When I'm bored or feeling down at my day job working for corporate America, I imagine adorable animals with snarky attitudes. Here are a few of my babies. Originally paper and pencil drawings, I scan them and turn them into vector art with Adobe Illustrator.
I like to randomly send them to friends and family members to cheer them up (or, in the case of the octopus, to make fun of them). The owl and the crab have inspired animated shorts that I am currently working on.
This painting is a rebellion. I was knee deep in pencil-only animation drawings when I had a surge of rebellion that I could not contain. I badly needed vibrant color, rhythm, patterns, a malleable medium, a large workspace, imprecision and, paramount above all else, an utter lack of control. I needed to be able to push color around a canvas. A few days before my pencil-only film was due, I ditched the pencil, purchased a canvas and dove off the deep end into a pool of COLOR.
In the spirit of Halloween, I figure dinos should have the opportunity to dress up too!
I previously posted other dinosaurs that are a part of my coloring revolution!(http://www.craftster.org/forum/index.php?topic=318291.msg3667593#msg3667593). These dinos are further proof that coloring can be considered a fine art. This collection of dinos came from the pages of the Dover Dinosaur Coloring Book (http://store.doverpublications.com/0486240223.html). Prior to my tampering with the images, these were perfectly realistic looking drab dinos. All clothing, hair, tattoos, platform shoes, extraneous accessories and anything else that would be out of place in a prehistoric era were added by yours truly with Prismacolor colored pencils and an occasional marker. Enjoy!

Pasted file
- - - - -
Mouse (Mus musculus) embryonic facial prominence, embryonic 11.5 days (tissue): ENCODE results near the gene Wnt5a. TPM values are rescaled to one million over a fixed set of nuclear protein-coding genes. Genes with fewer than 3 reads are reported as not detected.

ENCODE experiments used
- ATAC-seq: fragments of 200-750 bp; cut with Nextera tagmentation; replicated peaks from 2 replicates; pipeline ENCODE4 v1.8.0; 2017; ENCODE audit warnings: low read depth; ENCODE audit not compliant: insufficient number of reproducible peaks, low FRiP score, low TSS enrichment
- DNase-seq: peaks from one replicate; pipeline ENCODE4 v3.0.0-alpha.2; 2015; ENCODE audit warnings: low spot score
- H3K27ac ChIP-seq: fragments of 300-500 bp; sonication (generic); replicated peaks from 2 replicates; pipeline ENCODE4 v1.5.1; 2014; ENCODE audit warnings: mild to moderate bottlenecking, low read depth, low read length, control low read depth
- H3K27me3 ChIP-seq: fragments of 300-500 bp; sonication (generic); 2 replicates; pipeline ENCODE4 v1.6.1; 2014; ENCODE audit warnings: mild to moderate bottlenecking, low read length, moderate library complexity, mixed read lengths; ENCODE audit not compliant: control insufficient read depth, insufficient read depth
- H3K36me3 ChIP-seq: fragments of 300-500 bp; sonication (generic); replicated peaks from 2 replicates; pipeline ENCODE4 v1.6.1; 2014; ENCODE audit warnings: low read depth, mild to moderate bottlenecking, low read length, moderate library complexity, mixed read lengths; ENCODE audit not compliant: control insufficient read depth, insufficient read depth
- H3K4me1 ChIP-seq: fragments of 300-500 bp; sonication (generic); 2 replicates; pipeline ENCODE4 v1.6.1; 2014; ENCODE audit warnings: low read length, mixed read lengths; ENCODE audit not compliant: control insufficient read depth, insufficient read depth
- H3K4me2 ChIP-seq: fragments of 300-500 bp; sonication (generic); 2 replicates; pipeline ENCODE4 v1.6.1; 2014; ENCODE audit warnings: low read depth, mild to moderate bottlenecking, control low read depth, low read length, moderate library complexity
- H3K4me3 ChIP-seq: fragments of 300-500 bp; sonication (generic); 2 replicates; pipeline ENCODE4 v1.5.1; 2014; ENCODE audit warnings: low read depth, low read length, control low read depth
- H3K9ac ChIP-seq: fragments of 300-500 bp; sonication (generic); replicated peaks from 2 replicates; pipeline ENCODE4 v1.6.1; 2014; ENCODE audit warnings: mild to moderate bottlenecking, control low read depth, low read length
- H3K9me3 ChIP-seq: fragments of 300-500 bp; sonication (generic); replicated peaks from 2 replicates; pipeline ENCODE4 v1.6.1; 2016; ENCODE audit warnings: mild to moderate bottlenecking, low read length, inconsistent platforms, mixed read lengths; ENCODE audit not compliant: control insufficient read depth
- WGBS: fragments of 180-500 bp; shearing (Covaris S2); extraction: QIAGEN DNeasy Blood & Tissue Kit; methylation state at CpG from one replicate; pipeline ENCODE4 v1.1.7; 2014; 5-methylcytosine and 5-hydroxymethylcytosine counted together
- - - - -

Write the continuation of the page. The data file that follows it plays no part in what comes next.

This blue hoodie was a little boring, so I embroiBIRD it. (sorry. lame.)
Each vintage tattoo inspired sparrow measures between 3-5 inches. The design of the birds is based on a stencil I saw quite some time ago and I don't remember where...
It turns out that this seemingly unassuming hoodie was a poor choice of an embroidery subject because: 1. The combination of the knitted fabric and thick screen-printed dots made any kind of marking on the fabric impossible. I had to freehand it entirely. 2. Trying to force a needle through those thick screen-printed dots resulted in some seriously sore fingers. In life and in craft, no pain, no gain, and since I'm pretty hardcore I conquered the dots and through that pain, gained a pair of sweet birdies.
From a mental standpoint, these were less about composition than they were about moving paint around on the canvas. I knew which colors to use and roughly where to use them (burnt orange and golds towards the top, blues towards the bottom) but that's it. I mixed acrylic with water and played with opacity and blending. I squeezed out splotches of paint directly onto the canvas and used pieces of cardboard to spread. I got into the zone that doesn't involve thinking about what you're doing, just doing. I think it looks like the skyline of a city that is on fire.